This will be a pity. Can the reorganisation of India most populous state continue be ignored any longer? In its current form, Uttar Pradesh would be the fifth or sixth largest country in the world, with a  population of  over 20 crore which will probably go up to over 40 crore by the middle of this century, with 75 districts and 822 blocks and some 52,000 gram panchayats. To put it bluntly, even with the most modern technology and with the strongest of will, it is simply ungovernable. It is too big, too unwieldy to be run effectively.   

It is true that the States Reorganisation Commission of 1955 did not recommend the division of Uttar Pradesh. But what is often overlooked is the learned and detailed dissent note written by one of its members, the distinguished historian-diplomat K.M. Panikkar. He expressed great worries at the imbalance created by the disproportionate size of Uttar Pradesh and pointed to what he considered to be in his own words "the major and basic weakness of the Indian Constitution--the extraordinary disparity between one unit and the rest". His proposal was for the creation of a new state called Agra consisting of the "Meerut, Agra, Rohilkhand and Jhansi Divisions of Uttar Pradesh (minus Dehra Dun district of Meerut Division and Pilibhit district of Rohilkhand Division), the district of Datia from Vindhya Pradesh and the four districts of Bhind, Morena, Gwalior and Shivpuri from Madhya Bharat". But Panikkar was over-ruled by his fellow members on the Commission, S. Fazl Ali and H.N. Kunzru, both of whom incidentally happen to have been from Uttar Pradesh itself.

But there were other advocates as well for a restructured Uttar Pradesh whose views, unfortunately, remained on paper.  Speaking in the Lok Sabha on July 7th, 1952, Jawaharlal Nehru himself  had this to say: "I, for my part, would be perfectly agreeable if there were a proposition that Uttar Pradesh, for instance, be split up into four provinces. However, I doubt very much if my colleagues from Uttar Pradesh would relish the idea; on the contrary, they would probably like to have an additional chunk from some other province". And in his book "Thoughts on Linguistic States" that came out in 1955, Dr. Ambedkar whose position on linguistic states, like that of Nehru's evolved with the years, called for the trifurcation of Uttar Pradesh on different grounds--on the grounds of administrative efficiency, on the grounds of reducing the disproportionate influence of such a large state on the polity and also on the grounds that minorities are protected better in smaller states.  
In 2000 after a prolonged period of agitation Uttarakhand was carved out of Uttar Pradesh. It was done, in large part, to fulfill the aspirations of the hill regions of the state and also in recognition of the  special circumstances prevailing in these regions. The division has had no impact on governance in UP, although it has opened up new opportunities for Uttarakhand which, unfortunately, have yet to be fully grasped because of an all-pervasive culture of corruption. Of course, decisive leadership can make a difference. For a long time, for example, Bihar was deemed ungovernable till Nitish Kumar demonstrated otherwise and his golden spell lasted a good eight years. But Uttar Pradesh is different--for one its population is almost double that of Bihar and its area almost three times larger.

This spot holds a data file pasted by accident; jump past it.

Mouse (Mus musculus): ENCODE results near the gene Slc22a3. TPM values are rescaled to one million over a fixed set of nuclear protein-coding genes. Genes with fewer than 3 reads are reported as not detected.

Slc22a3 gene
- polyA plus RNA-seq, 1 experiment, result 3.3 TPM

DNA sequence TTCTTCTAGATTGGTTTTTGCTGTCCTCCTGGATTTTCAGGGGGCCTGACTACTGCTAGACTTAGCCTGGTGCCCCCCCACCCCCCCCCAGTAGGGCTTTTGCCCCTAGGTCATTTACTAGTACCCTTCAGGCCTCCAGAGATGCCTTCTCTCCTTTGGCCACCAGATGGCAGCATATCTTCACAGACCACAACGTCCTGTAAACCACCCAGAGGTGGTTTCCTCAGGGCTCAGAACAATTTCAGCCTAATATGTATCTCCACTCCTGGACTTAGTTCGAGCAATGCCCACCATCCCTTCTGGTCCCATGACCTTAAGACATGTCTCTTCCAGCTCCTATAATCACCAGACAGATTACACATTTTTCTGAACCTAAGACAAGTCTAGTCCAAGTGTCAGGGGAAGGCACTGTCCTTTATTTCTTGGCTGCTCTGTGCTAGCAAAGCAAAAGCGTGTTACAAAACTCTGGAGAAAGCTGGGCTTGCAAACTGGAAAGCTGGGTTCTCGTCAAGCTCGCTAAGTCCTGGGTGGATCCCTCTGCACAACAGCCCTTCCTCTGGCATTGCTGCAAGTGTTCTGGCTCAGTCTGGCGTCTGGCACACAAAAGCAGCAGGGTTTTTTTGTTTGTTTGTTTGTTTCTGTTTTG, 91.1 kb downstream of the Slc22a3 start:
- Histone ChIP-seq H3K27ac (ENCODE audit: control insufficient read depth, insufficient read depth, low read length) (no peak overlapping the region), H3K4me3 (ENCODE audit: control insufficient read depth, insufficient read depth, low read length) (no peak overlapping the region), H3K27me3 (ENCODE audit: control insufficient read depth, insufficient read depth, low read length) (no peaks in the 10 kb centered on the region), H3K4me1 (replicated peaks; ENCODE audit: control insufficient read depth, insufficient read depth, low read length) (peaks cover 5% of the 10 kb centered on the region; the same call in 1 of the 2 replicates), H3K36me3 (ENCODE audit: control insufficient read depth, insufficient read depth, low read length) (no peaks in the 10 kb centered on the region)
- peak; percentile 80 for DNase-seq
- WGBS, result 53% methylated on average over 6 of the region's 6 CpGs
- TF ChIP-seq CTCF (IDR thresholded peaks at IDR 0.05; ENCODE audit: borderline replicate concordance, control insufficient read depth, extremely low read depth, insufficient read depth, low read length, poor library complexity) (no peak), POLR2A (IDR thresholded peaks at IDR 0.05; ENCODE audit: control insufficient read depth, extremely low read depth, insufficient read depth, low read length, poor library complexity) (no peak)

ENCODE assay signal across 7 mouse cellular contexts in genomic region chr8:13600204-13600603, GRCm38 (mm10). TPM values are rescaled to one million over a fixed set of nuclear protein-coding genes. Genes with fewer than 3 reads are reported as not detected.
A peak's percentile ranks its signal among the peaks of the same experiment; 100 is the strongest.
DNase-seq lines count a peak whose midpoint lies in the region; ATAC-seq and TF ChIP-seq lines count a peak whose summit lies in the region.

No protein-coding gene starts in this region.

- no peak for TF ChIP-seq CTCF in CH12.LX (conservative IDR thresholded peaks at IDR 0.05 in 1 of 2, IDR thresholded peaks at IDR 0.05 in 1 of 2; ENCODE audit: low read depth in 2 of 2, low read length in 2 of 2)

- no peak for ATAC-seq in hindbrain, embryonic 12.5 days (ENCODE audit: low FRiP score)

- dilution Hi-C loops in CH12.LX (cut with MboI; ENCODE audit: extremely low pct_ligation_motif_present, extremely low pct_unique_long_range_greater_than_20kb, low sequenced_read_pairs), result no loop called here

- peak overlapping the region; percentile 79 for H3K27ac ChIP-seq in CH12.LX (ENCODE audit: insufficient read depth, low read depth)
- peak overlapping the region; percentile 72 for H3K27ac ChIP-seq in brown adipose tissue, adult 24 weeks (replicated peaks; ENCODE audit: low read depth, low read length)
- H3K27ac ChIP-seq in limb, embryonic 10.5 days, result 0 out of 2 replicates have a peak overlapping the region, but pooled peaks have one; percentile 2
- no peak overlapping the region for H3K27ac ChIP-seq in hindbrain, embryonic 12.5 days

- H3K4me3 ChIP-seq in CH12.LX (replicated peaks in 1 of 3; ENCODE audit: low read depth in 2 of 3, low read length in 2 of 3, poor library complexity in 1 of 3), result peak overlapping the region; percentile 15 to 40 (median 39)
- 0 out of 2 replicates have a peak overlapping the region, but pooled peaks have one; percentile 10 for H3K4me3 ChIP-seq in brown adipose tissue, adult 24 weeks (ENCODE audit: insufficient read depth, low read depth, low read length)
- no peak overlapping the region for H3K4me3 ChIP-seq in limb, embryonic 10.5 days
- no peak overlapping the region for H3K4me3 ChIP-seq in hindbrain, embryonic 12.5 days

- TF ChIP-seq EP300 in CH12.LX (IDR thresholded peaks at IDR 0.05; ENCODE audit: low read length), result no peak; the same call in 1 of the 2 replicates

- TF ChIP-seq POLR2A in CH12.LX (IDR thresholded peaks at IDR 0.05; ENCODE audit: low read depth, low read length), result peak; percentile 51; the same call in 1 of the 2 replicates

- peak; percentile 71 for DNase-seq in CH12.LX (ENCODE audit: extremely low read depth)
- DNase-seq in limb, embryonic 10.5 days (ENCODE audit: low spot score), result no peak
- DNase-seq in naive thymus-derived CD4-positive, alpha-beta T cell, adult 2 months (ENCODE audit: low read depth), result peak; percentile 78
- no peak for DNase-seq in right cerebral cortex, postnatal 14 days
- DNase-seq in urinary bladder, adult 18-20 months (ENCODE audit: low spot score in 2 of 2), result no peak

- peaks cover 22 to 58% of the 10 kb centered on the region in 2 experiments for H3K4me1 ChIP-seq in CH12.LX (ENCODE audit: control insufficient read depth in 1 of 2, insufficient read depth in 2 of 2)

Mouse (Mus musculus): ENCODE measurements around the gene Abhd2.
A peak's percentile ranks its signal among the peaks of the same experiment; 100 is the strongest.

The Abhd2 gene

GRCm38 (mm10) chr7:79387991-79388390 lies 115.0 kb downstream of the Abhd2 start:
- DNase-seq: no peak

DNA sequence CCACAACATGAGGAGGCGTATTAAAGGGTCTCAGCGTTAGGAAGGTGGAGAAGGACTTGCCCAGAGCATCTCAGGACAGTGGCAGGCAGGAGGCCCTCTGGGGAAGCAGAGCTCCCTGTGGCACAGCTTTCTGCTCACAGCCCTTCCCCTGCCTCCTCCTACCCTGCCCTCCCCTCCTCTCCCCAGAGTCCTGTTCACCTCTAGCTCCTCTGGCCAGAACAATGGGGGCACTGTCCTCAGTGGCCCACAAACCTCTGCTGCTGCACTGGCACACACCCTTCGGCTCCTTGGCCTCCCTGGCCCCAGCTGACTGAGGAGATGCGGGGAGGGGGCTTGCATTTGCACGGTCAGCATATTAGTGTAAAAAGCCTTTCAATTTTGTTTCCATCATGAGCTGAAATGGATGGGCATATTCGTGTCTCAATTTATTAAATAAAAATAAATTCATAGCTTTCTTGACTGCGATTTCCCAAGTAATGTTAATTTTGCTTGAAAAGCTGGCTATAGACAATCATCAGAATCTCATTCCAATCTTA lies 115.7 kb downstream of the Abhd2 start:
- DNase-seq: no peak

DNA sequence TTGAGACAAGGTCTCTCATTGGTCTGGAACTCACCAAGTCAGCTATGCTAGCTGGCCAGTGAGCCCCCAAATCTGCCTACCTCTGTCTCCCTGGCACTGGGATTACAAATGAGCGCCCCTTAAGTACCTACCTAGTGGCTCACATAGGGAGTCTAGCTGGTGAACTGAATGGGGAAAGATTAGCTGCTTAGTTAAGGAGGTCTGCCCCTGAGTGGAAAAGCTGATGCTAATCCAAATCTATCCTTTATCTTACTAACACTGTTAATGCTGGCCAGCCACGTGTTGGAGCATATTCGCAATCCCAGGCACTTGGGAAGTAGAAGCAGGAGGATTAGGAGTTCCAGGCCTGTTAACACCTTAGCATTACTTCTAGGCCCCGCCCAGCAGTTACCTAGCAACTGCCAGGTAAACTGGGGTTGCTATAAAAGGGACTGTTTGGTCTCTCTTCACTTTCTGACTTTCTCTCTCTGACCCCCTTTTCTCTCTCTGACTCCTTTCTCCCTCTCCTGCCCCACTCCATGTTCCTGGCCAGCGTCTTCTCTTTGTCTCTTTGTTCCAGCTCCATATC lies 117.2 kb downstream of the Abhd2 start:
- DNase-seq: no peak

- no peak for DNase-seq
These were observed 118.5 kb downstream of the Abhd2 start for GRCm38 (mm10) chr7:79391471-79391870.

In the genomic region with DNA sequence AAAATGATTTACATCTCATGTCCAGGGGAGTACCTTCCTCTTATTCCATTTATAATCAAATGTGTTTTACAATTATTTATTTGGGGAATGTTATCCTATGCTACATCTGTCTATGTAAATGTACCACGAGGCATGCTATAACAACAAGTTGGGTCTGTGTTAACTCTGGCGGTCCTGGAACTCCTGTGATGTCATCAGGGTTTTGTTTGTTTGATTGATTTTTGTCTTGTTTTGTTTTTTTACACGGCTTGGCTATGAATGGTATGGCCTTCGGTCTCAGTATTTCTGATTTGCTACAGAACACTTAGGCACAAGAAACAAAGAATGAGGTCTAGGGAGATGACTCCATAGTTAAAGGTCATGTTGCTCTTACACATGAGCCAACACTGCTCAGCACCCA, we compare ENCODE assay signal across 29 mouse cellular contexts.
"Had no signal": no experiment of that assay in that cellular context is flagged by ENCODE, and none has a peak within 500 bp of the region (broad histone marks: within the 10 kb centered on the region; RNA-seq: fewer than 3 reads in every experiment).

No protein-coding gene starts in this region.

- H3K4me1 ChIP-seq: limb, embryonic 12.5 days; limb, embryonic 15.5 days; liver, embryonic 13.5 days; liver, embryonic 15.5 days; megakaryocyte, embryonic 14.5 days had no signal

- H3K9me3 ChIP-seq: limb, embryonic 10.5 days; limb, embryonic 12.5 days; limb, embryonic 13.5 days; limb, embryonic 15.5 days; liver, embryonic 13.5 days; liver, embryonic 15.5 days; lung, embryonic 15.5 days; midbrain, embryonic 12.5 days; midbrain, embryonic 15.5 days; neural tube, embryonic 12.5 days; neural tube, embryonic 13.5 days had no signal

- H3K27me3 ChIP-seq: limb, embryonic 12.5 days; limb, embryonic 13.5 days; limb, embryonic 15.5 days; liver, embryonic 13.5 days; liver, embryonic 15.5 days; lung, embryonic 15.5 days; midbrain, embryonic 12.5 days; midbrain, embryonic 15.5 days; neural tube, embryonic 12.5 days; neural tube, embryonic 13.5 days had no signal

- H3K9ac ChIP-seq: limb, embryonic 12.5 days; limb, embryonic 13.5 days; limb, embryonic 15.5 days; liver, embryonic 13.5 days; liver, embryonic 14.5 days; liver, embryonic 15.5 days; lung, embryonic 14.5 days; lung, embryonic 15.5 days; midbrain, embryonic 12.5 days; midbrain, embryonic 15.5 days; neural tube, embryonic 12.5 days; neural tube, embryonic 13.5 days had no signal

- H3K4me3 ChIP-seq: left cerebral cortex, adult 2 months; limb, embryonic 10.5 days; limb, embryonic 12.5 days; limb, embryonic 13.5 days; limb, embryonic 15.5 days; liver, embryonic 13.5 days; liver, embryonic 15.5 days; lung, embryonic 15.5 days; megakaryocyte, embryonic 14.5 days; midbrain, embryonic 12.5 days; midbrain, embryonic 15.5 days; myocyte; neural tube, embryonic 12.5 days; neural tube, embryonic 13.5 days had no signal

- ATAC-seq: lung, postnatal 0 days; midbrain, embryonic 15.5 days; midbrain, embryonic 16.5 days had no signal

According the Indian Constitution (Article 3), consent of the state legislature is not a pre-requisite for its reorganisation. Parliament is fully competent to restructure state boundaries but it can do so only after the President has referred the Bill to the legislature of the state being reorganised for expressing its views. This is how Andhra Pradesh was bifurcated even though the state legislature expressed its opposition which was only to be expected given the composition of the legislature. In the case of Uttar Pradesh, the state legislature had submitted a proposal to the Centre for reorganisation in November 2011 when Mayawati was Chief Minister.

Mayawati's proposal was for dividing UP into four new states- Purvanchal (Eastern UP), Paschim Pradesh (Western UP), Bundelkhand (Southern UP) and Awadh Pradesh (Central UP). Political motives may well have influenced the timing of this proposal but the fact remains that there is much to recommend it, if for a moment we are prepared to keep party politics aside. With its stunning performance in the recent Lok Sabha polls in UP, the BJP may be tempted to oppose such a proposal thinking that it could get a decisive majority in the next vidhan sabha polls. But even if this were to happen, chances of good governance in UP are not bright because of its inherent size. It is not just a question of decisive electoral mandates. Such mandates have been forthcoming in the past. But even with the best of intentions, opportunities have been squandered in large part because the present sprawling structure of the state itself.

Actually, the wisest course of action at this stage would be to set up a second states reorganisation commission since there would be demands for other new states like, for instance, Vidarbha. Such a commission could be given twenty four  months to complete its study and analysis for each of the demands being made. The proposal for reorganisation of Uttar Pradesh too could be part of this study and analysis so that it is not seen just in the framework of party politics. Reorganisation by itself is no solution: Chattisgarh has prospered but Jharkhand has not. But in the case of Uttar Pradesh not doing anything is no longer an option since the experience of the state over the last quarter of a century particularly has demonstrated that  governance has reached a dead end--irrespective of personalities and parties.   

(Jairam Ramesh is a Congress MP in the Rajya Sabha from Andhra Pradesh. These views are personal)